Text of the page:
All too frequently, the bulk of teachers' evaluations are based on a single set of students' test scores. Like most baseball statistics, students' test performances depend on multiple factors (not just their teachers): How well did last year's teacher prepare the students? Did the school counselor assign the class clown to Jones or Smith? Do students think their test even counts? By measuring student learning on multiple occasions and in multiple ways, educators can separate the signal from the noise.
The sports world has embraced these ideas of measuring performance comprehensively, balancing individual efforts with team contributions, and measuring more often. So how might educators learn from these not-so-dumb jocks? Unfortunately, desired educational outcomes are more complex than mere wins and losses. Thus, reliance on a few simple, elegant statistics like "plus-minus" is not feasible.
Instead, we need a constellation of measures to accurately reflect teachers' multi-faceted roles of teaching, affecting student learning, bolstering student motivation, supporting colleagues and providing service to the school. To assess this broad array, an evaluation system might leverage classroom observations, tests and school records, as well as surveys of students, other teachers, and administrators. Many districts already have these measurement tools -- they just need to be applied more creatively.
To better assess teaching, we can supplement classroom observations with periodic student surveys (at least for older students). After all students "observe" teachers every day.
Student learning should be assessed more frequently -- shorter, regular computer-based tests could test students' skills, knowledge, and thinking and provide immediate feedback. We can capture teachers' effect on student learning through new measures of students' future academic success. For example, how well do students who had Teacher X for 7th grade math perform once they get to algebra?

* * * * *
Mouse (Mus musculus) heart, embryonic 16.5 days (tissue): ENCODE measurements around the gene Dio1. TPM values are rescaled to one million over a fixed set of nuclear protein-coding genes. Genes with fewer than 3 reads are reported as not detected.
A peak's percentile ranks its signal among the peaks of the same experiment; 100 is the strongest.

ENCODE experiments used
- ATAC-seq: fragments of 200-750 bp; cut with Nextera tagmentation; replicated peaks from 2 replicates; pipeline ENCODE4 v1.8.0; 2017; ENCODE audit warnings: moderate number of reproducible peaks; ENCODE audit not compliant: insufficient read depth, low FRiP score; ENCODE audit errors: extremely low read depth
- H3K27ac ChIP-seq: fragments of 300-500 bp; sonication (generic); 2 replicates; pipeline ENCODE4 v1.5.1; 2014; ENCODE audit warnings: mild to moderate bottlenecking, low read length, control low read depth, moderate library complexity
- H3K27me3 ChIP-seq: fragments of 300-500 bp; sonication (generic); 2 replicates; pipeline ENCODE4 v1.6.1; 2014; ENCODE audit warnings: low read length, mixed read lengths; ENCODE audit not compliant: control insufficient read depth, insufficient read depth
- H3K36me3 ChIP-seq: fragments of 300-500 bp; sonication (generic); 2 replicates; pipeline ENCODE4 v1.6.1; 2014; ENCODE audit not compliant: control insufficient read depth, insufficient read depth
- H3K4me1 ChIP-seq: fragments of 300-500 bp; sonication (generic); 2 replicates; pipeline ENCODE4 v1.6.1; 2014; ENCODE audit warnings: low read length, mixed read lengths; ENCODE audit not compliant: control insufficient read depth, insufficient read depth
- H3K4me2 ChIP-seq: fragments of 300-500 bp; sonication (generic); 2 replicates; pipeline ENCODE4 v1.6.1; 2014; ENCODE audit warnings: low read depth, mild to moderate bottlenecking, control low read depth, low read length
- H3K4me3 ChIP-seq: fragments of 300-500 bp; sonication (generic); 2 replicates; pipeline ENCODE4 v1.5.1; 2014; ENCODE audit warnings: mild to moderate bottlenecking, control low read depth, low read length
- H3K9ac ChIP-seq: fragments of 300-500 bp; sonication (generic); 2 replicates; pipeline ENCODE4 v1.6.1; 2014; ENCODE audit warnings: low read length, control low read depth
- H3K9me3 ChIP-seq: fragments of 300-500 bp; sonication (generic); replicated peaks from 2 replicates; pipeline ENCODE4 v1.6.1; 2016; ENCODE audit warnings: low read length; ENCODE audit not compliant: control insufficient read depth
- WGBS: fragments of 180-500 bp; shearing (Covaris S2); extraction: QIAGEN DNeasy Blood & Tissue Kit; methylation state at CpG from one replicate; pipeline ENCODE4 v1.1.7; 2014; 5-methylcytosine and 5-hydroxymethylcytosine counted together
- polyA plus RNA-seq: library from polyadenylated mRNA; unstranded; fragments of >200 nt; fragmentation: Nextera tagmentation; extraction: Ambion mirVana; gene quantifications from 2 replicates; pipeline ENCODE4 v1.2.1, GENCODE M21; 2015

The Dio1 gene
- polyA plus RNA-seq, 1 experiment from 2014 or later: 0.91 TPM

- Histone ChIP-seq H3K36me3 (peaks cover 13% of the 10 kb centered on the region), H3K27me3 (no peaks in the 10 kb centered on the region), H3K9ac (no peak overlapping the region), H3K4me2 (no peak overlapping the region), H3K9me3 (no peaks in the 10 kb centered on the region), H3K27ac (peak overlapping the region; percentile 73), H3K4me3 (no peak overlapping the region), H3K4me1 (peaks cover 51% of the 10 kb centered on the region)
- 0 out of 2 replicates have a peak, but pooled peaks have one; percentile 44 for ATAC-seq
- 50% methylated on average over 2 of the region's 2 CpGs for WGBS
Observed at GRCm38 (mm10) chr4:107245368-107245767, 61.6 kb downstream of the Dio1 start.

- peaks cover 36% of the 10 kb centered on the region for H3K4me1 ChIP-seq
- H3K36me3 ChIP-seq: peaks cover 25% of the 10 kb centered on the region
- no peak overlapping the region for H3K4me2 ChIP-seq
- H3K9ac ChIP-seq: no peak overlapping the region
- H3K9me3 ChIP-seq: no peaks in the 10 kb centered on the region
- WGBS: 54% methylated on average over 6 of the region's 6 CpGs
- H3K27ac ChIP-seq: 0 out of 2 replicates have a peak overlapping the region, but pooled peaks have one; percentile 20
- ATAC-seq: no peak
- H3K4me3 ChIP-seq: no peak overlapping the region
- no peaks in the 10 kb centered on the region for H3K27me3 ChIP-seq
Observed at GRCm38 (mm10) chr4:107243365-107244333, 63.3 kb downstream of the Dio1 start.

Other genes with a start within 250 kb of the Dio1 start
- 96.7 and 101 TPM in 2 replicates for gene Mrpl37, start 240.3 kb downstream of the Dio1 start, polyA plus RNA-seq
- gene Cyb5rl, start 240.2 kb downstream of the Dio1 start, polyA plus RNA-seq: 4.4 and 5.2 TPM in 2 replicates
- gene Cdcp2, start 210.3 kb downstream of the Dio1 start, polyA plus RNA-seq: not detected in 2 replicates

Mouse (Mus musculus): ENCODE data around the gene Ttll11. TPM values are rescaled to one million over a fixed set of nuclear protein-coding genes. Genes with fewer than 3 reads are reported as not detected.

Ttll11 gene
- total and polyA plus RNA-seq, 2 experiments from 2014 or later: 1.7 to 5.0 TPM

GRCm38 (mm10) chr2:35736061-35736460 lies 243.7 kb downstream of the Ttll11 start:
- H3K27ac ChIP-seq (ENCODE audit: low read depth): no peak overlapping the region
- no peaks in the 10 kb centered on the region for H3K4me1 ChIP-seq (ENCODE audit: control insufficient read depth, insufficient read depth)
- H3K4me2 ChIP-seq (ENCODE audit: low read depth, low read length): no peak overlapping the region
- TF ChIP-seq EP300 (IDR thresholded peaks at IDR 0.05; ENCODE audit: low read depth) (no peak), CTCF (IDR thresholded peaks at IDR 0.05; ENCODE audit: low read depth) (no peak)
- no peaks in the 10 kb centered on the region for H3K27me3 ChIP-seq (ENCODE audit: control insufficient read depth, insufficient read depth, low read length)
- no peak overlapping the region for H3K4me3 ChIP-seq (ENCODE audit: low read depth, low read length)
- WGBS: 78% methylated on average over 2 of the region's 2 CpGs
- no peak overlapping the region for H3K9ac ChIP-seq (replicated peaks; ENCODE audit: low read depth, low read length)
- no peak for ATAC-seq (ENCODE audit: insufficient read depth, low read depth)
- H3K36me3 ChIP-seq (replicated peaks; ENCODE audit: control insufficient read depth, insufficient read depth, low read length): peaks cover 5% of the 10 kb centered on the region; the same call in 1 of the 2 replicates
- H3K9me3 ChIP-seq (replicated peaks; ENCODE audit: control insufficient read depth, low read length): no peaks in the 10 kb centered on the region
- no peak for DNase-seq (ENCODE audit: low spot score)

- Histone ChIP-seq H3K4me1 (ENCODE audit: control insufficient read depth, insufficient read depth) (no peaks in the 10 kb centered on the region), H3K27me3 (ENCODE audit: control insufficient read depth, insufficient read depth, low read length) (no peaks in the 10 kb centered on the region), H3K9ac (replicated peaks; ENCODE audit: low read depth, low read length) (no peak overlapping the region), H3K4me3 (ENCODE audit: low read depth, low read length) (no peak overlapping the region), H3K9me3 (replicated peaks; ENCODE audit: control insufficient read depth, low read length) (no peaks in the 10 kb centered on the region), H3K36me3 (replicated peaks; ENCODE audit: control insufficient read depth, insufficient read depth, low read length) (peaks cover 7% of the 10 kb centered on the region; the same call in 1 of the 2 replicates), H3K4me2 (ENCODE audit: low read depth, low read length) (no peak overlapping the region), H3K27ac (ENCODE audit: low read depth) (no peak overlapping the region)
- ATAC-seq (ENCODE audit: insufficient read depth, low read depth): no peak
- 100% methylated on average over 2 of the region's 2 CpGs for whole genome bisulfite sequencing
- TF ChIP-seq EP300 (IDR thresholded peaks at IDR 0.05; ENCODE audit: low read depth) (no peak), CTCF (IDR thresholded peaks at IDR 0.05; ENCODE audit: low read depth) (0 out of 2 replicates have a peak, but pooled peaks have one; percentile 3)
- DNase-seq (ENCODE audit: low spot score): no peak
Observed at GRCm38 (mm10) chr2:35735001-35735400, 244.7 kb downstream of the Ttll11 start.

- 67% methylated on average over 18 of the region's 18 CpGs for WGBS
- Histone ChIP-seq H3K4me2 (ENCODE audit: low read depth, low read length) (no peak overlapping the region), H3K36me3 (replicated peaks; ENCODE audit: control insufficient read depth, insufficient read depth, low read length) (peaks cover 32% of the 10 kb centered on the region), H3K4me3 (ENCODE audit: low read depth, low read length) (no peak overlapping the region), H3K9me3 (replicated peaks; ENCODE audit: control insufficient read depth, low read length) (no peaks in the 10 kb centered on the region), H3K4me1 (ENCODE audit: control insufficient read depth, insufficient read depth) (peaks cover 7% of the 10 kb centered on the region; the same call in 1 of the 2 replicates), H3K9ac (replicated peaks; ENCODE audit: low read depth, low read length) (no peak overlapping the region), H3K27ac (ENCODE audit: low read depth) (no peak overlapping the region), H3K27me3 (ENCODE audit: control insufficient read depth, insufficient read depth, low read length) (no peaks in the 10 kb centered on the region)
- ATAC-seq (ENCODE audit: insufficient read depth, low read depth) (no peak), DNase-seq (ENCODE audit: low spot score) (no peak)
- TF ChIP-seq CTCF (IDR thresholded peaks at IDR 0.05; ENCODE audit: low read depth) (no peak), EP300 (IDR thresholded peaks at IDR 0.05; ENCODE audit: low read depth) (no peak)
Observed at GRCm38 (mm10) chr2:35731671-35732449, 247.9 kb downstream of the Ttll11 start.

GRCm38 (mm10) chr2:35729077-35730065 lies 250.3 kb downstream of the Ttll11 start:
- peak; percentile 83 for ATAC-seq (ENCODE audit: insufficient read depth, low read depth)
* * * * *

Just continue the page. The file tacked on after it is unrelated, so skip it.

We can easily assess student motivation through the aforementioned student surveys, but also through future course enrollment. (After all, how excited should we be about the chemistry teacher with great student test scores if the girls stop taking elective math and science courses after being in her class?)
To assess whether teachers are good teammates, why not have them report on which colleagues most help them improve their instruction, handle challenging students, etc.?
Finally, schools need teachers who will monitor hallways, have the challenging students in their class, chair departments and so on. A combination of school records and administrator reports can inform which teachers should be thanked and rewarded for these usually thankless tasks.
By measuring more comprehensively, by recognizing teachers as part of a team, and by measuring more frequently, we can better distill which teachers are most effective. Like good sports metrics, this approach would have the added benefit of pinpointing where improvement is needed. To be sure, this is more complicated than the current approach. Yet the effort seems worth it. After all, aren't we all on the same team when it comes to helping students succeed?